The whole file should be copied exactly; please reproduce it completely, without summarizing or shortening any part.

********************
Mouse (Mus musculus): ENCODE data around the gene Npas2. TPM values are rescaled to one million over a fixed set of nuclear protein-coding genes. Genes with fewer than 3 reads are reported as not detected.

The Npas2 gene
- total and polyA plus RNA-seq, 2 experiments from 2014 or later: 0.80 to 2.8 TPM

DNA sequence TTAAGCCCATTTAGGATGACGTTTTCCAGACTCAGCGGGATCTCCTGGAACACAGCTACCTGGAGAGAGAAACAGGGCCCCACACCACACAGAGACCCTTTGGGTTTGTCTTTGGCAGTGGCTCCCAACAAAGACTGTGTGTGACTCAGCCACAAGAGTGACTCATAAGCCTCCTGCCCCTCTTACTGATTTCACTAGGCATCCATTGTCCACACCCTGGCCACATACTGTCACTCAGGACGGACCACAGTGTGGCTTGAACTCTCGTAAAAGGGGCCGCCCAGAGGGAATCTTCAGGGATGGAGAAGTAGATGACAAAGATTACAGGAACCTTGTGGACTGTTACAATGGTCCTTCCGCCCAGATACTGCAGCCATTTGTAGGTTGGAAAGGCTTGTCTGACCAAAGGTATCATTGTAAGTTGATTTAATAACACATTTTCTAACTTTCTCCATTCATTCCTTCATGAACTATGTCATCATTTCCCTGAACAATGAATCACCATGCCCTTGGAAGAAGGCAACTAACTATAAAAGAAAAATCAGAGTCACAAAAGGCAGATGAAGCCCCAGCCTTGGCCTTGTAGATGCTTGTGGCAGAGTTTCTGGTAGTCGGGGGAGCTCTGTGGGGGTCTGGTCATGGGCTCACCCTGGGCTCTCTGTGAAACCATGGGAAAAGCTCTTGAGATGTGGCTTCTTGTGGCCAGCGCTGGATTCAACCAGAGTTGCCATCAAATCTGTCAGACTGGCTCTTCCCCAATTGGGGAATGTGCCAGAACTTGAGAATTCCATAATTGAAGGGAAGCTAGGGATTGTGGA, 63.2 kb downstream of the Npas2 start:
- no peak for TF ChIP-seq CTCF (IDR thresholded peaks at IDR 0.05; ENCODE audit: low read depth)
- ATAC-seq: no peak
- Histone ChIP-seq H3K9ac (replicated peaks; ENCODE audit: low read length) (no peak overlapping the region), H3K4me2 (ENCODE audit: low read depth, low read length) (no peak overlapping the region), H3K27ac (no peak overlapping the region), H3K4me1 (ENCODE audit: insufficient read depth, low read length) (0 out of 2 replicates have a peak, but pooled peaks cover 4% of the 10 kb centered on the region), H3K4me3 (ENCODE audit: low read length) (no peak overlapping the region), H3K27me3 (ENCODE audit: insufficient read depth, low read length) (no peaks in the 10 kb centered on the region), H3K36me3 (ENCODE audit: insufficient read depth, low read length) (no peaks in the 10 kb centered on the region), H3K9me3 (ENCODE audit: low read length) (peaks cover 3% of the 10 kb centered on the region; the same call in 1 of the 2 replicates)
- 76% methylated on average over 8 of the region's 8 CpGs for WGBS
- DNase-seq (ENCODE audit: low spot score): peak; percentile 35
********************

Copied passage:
Mouse (Mus musculus): ENCODE data around the gene Npas2. TPM values are rescaled to one million over a fixed set of nuclear protein-coding genes. Genes with fewer than 3 reads are reported as not detected.

The Npas2 gene
- total and polyA plus RNA-seq, 2 experiments from 2014 or later: 0.80 to 2.8 TPM

DNA sequence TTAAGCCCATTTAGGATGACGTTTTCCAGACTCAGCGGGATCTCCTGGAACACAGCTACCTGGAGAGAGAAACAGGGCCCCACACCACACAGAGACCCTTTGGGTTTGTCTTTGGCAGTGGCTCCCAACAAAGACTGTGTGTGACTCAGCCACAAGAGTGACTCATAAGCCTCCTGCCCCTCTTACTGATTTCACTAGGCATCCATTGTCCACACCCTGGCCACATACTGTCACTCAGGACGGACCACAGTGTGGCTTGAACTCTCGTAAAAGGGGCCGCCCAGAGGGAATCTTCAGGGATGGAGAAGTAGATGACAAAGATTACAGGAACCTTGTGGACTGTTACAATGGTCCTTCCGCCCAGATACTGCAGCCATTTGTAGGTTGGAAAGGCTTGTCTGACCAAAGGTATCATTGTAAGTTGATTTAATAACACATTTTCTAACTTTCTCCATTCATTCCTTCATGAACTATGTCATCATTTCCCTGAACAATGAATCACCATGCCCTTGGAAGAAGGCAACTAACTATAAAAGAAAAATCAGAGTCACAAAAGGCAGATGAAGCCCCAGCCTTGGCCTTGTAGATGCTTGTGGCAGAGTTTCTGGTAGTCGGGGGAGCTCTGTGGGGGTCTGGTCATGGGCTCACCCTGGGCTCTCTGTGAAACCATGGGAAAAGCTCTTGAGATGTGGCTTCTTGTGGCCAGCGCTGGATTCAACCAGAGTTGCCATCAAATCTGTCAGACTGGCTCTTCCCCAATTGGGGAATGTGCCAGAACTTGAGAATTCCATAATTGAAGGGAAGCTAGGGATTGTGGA, 63.2 kb downstream of the Npas2 start:
- no peak for TF ChIP-seq CTCF (IDR thresholded peaks at IDR 0.05; ENCODE audit: low read depth)
- ATAC-seq: no peak
- Histone ChIP-seq H3K9ac (replicated peaks; ENCODE audit: low read length) (no peak overlapping the region), H3K4me2 (ENCODE audit: low read depth, low read length) (no peak overlapping the region), H3K27ac (no peak overlapping the region), H3K4me1 (ENCODE audit: insufficient read depth, low read length) (0 out of 2 replicates have a peak, but pooled peaks cover 4% of the 10 kb centered on the region), H3K4me3 (ENCODE audit: low read length) (no peak overlapping the region), H3K27me3 (ENCODE audit: insufficient read depth, low read length) (no peaks in the 10 kb centered on the region), H3K36me3 (ENCODE audit: insufficient read depth, low read length) (no peaks in the 10 kb centered on the region), H3K9me3 (ENCODE audit: low read length) (peaks cover 3% of the 10 kb centered on the region; the same call in 1 of the 2 replicates)
- 76% methylated on average over 8 of the region's 8 CpGs for WGBS
- DNase-seq (ENCODE audit: low spot score): peak; percentile 35